If Meghan Markle’s managers are on the ball, they’re busy shifting her career earnings into vehicles that will survive her royal wedding and give her some independent security.
When the Queen of England announced that her grandson Prince Harry would be marrying American actress Meghan Markle next year, a British passport came with the deal.
After all, it’s bad PR for the wife of the person who’s fifth in line for the throne to technically owe her allegiance to another country, no matter how friendly.
But simply giving up her U.S. citizenship will cost her close to everything she’s saved so far. Her advisors need to do some heavy lifting now to earn their pay.
Gaming the exit tax
A lot of the reporting around the royal wedding focuses on what would happen if the soon-to-be-princess passively waits around to hand over her passport on her wedding day next May.
Real people with real assets just don’t do that. She may not be a huge star, but seven seasons of cable drama at $50,000 per working week have grossed her around $5 million.
Throw in endorsements and a few movies and you’re looking at executive money, the kind of career wealth that’s worth investing a little cash now on the professional expertise that can find the loopholes.
Otherwise, she’ll definitely pay a big exit tax on every penny she’s saved and invested. Thanks to the TV show, she counts as “highly compensated,” and even if she wasn’t, if she’s managed to rack up a few million dollars as a single lady, she’s on the IRS hook either way.
Under those conditions, when you renounce your citizenship, you immediately owe the assessed capital gains tax you’d pay if you sold everything. Assuming the Senate gets its way on tax reform, that might be 20% of all profit she’s ever earned on her investments, due immediately.
Her career really got rolling back in mid-2011, when stock prices were only half what they are now. Any money she set aside then takes a 10% hit off the top. Anything she’s earned in the last 12-month rally becomes a short-term gain taxed as ordinary income.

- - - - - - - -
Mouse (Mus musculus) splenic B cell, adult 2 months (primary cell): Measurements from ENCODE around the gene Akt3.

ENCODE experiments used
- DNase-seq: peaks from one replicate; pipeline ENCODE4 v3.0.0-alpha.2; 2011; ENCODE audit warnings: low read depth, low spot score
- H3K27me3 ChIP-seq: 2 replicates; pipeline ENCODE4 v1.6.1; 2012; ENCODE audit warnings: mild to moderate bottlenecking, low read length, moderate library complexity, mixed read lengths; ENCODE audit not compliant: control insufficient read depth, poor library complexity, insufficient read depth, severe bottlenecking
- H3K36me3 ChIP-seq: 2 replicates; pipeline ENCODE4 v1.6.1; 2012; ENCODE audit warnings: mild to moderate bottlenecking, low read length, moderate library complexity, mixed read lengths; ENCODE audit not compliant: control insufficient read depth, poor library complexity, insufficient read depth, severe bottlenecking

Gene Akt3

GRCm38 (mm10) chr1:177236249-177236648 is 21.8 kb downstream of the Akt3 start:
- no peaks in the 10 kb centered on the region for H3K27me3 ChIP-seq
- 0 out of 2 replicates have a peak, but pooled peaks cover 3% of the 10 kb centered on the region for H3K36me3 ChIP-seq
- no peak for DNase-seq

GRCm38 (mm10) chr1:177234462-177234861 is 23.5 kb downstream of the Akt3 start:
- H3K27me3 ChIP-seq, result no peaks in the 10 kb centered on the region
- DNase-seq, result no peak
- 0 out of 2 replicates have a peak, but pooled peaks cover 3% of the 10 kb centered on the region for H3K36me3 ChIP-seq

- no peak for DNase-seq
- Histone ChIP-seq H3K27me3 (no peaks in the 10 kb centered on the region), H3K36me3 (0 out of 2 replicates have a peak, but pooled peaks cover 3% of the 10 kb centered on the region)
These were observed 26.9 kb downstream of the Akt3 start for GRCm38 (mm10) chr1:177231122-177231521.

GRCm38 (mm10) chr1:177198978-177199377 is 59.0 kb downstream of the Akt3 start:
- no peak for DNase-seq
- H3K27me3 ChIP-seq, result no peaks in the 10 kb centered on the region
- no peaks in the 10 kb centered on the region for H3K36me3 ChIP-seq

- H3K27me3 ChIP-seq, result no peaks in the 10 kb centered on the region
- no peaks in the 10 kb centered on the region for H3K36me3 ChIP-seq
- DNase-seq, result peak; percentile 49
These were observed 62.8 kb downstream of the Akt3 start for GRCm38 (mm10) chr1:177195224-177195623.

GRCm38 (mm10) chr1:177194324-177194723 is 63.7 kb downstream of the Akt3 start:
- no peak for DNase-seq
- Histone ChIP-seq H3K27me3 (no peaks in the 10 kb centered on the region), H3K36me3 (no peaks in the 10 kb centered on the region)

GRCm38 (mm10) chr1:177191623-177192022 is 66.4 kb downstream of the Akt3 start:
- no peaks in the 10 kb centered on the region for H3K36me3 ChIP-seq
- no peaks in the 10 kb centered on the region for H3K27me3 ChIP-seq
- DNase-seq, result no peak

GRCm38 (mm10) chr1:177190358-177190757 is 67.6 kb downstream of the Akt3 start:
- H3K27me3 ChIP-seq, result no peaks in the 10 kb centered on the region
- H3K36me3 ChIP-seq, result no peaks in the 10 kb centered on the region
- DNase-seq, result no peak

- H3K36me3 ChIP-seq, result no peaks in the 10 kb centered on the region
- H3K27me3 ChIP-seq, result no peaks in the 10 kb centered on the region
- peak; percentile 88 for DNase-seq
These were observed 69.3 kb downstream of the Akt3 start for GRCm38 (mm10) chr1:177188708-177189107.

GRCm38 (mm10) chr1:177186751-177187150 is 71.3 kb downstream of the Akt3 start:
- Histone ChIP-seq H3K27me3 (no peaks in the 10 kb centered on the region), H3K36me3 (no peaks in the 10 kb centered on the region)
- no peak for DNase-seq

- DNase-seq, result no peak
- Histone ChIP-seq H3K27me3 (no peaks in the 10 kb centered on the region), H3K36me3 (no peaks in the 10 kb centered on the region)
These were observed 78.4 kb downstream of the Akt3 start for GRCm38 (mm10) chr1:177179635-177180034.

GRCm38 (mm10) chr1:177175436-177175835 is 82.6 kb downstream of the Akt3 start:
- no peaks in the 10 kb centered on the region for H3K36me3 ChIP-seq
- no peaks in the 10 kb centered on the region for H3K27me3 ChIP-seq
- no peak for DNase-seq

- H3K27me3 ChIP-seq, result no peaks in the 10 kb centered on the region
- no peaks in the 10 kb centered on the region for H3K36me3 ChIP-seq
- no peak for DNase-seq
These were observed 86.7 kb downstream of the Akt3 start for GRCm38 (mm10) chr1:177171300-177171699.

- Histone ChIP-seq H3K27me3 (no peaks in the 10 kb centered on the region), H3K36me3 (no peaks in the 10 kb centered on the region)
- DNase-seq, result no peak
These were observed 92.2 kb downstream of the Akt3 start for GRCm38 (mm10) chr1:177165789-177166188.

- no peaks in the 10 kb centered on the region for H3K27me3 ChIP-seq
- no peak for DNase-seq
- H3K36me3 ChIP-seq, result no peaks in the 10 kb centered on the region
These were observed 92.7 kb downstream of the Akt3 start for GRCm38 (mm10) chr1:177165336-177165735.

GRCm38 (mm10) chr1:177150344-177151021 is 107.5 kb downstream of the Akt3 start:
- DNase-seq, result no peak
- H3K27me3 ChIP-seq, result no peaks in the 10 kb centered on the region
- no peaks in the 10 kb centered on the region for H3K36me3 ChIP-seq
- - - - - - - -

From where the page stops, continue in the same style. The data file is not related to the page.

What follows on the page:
Put it simply, it’s a drag, especially when she’s effectively retiring in order to launch a new career as a royal goodwill ambassador. Her ability to earn an independent living is going to take a serious hit.
There are unattractive options. She could refuse to pay, creating an international stink that bars her from visiting her native USA much less working here.
And while she could retain her citizenship, that would expose the royal finances to IRS scrutiny. The queen’s already reeling from the Paradise Papers revelations. If she’s going to lower the boom, this is where it’ll come.
The sensible options
So her choices really revolve around where to move the assets to a place where they can grow free from the exit tax. That’s where her advisors can add value in the here and now.
Even an IRA is subject to instant taxation when someone renounces U.S. citizenship — the transaction counts as a penalty-free “pretend” distribution. In effect, it’s a forced Roth conversion.
However, the IRS is more lenient around certain types of trusts and investments structured to pay deferred compensation. If Markle’s people move her nest egg into one of these arrangements, she’s off the hook until she starts making withdrawals.
Granted, those withdrawals will suffer a 30% haircut, but in the meantime they can compound unmolested. Wait a few good years in the market, and the ultimate IRS drag becomes a wash.
On any holding period longer than that, the trusts pay for themselves. Markle was still early in her Hollywood earning cycle, so transferring her assets now shouldn’t trigger a lot of limits.
Of course timing is tricky around the tax bill, but odds are good any effective rate Markle pays on her exit next year will be as low as it gets for the foreseeable future. Locking that rate in — or even the 30% on trust distributions — feels like a pretty good long-term bet.
Why am I making such a big deal of this? Marrying into the royals is the equivalent of signing the ultimate prenuptial contract. She needs to bring as much of her own wealth as she can into this relationship.
After all, she’ll never inherit the titles, property or share in the family trusts. If she survives Harry, the family will take care of her as long as she behaves herself. That’s it. Tradition frowns on her even working.
And if things go sour, she’s got even less claim on the family fortune. Princess Diana had her own money. Fergie didn’t, and she’s been bouncing between short-term endorsements and near-bankruptcy for years.
Keeping a million or two in her own name may not be the key to lifelong luxury if the marriage falters, but at least it gives Markle a little personal security, an emotional cushion to stick up for herself inside the palace.
Every extra dollar in that cushion helps. After all, she isn’t leaving the United States to cheat our tax code or to make a political statement. She’s not a villain here.
Love is love, but she needs to protect her assets. There are ways to do it. If she never has to draw on that wealth, it's OK. Either way, the clock is ticking.